Right in time for the holiday season, "Hidden Figures" is an ideal film for the whole family. Directed by Theodore Melfi, it tells the untold story of three African-American women who contributed to one of the defining moments in American history. But despite its historical setting, its themes of civil rights, feminist equality and the boundless possibilities of the human intellect hold significant relevance for modern society.
"Hidden Figures" takes place primarily during the 1960s, when Russia and the United States is caught in heated space race. Engineers, mathematicians and other brilliant minds are working around the clock to ensure that the Americans are the first to send a man into space. But unfortunately for them, the Russians accomplish the feat first. Undeterred, the NASA team strives to prove that they can equal this achievement. They are going to need all the help they can get though, as failure is not an option. And much of that help eventually came from an unexpected trio of African-American women. Their names were Katherine Johnson (Taraji P. Henson), Dorothy Vaughn (Octavia Spencer) and Mary Jackson (Janelle Monáe). And with their brilliant minds they helped NASA execute the seemingly impossible, breaking societal barriers of race and gender in the process.
The film opens with a prologue set decades earlier, introducing us to a pre-teen Katherine Johnson. Her parents have just been informed of the full extent of their daughter's mathematical skills and have been advised to enroll her in the best local high school, where she graduated at the tender age of 14. Fast forward to the 1960s and we are introduced to Katherine alongside Dorothy and Mary. The trio are experiencing car trouble before being approached by a white police officer. After learning of their important jobs at NASA, he offers to escort them along their way. The scene then ends with a statement that has stuck out to me since I first saw the film's trailers. Mary exclaims that it's a miracle to see three Negro women chasing a white officer down the highway in the year 1961.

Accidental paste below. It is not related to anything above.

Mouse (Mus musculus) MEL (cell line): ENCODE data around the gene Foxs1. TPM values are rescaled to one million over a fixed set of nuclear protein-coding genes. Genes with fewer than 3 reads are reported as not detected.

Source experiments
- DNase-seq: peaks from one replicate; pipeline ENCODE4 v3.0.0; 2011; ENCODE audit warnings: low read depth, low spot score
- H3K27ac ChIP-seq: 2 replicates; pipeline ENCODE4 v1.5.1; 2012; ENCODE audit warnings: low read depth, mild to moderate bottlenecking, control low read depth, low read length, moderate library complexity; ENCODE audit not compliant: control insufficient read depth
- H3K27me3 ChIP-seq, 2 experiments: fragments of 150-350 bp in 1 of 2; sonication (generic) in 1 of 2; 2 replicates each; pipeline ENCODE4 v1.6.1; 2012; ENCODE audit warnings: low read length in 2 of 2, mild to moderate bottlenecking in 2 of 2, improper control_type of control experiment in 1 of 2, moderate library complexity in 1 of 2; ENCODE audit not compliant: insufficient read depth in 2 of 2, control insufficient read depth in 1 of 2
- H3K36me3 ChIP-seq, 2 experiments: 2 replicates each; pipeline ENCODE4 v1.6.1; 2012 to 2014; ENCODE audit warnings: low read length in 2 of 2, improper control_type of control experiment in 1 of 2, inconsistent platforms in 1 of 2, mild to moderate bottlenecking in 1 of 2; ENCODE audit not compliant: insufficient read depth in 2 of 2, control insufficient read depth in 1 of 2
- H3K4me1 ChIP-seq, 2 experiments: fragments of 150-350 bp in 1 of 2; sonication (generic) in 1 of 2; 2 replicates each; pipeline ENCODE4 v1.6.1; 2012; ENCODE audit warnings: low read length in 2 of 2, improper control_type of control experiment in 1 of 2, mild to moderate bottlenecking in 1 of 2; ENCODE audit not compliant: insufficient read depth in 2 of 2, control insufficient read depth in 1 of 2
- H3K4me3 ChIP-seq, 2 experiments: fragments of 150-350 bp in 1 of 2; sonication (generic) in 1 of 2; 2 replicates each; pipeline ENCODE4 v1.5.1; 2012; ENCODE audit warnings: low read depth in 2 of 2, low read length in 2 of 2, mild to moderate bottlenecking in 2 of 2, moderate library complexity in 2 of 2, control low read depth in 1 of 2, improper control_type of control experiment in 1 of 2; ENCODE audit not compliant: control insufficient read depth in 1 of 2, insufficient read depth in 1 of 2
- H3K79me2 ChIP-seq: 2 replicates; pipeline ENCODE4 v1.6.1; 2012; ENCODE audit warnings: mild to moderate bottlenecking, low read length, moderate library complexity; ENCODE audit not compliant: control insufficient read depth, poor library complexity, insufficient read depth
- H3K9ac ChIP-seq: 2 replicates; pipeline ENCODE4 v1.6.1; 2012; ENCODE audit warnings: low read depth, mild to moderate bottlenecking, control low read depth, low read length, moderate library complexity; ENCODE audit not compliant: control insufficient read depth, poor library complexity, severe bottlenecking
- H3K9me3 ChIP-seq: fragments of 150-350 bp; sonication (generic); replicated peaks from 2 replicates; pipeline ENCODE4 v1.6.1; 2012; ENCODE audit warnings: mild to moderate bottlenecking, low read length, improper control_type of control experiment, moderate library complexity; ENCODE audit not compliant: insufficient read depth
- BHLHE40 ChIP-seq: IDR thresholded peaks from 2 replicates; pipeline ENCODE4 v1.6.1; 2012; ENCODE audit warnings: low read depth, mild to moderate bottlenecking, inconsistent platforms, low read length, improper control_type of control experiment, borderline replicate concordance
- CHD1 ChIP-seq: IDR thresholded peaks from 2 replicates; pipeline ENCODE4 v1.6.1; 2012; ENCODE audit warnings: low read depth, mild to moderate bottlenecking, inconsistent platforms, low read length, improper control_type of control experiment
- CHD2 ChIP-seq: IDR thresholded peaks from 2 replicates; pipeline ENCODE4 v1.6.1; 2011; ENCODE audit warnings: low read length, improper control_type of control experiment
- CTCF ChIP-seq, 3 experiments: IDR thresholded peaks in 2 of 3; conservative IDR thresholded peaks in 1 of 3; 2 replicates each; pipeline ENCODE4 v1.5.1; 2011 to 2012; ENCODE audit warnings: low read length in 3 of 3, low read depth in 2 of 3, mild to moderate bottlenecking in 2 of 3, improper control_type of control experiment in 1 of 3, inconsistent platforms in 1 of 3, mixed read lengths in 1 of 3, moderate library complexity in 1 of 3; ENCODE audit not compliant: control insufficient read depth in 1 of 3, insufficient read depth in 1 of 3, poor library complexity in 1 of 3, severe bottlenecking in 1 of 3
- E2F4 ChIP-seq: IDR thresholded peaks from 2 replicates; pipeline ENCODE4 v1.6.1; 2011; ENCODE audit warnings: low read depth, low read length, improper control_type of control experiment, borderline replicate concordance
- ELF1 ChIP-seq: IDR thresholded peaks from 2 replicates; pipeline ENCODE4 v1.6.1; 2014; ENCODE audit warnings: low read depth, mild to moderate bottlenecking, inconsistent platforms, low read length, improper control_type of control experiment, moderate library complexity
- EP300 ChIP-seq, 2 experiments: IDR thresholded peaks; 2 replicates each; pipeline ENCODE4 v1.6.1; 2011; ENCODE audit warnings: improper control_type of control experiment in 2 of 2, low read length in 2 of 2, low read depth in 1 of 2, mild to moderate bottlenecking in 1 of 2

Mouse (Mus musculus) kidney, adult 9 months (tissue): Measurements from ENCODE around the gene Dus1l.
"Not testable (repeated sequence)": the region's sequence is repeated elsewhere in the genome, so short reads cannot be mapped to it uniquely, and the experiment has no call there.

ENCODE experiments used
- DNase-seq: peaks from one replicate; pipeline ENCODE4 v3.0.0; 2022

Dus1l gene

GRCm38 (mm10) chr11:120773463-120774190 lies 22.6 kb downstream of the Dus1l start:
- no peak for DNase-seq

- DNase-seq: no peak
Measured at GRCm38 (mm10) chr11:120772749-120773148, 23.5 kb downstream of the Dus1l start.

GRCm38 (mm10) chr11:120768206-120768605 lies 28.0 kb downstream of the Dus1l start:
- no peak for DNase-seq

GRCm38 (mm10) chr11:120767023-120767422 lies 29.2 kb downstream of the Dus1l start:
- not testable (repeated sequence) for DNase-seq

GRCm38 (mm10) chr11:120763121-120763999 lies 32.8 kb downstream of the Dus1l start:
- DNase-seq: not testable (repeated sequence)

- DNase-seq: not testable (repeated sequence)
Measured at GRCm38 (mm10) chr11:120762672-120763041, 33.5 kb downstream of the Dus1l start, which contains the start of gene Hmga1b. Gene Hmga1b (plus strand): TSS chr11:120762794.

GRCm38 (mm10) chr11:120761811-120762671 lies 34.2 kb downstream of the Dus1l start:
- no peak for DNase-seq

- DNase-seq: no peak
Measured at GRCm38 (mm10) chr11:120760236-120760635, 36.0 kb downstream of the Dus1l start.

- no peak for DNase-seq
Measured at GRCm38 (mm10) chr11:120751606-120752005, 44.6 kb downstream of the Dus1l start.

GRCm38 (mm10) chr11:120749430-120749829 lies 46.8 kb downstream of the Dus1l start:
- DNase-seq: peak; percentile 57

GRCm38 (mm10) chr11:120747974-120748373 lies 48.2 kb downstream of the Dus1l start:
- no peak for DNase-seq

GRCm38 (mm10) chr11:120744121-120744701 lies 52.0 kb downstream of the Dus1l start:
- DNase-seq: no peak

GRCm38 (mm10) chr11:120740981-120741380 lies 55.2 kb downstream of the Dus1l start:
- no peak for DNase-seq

On the one hand, it's a line that perfectly fits into the main themes of the film. Indeed, Melfi and co-writer Allison Schroeder smartly avoid the heady science of what these women accomplished in favor of focusing on how they got there. After all, we all know how this story ends. As such, the narrative is instead framed around key triumphant moments where each woman asserts her rights.
But on the other hand, it represents my only qualm with an otherwise fine film. Namely, the screenplay and the characters often seem too self-aware of the historical importance of their involvement in the space program. And this is especially strange considering the whole point of the film is that they went about their work unheralded (hence the title).
This issue aside however, the film is truly entertaining. While there is an inescapable predictability to the narrative, the film thrives on its catchy soundtrack (a Best Original Score contender for Pharrell Williams) and the spirited performances of its cast, especially the three main performers. Octavia Spencer and Janelle Monae in particular could be looking at Best Supporting Actress nominations for their work. And the film also approaches the civil rights aspect with tasteful humor. One running gag involving Katherine running to an entirely separate NASA campus just to use the segregated "colored restroom" brilliantly exposes discrimination for the absurdist practice that it is.
Of course, these women overcame these obstacles, emphasizing how much humanity can achieve when we put aside our differences to work towards something greater than ourselves. It's a beautiful message that will surely put "Hidden Figures" in contention for Best Adapted Screenplay and Best Picture. And most importantly, it brings much needed spotlight to three great minds who are perfect reminders of that fact. The inspiring stories of Katherine Johnson, Dorothy Vaughn and Mary Jackson are hidden no more.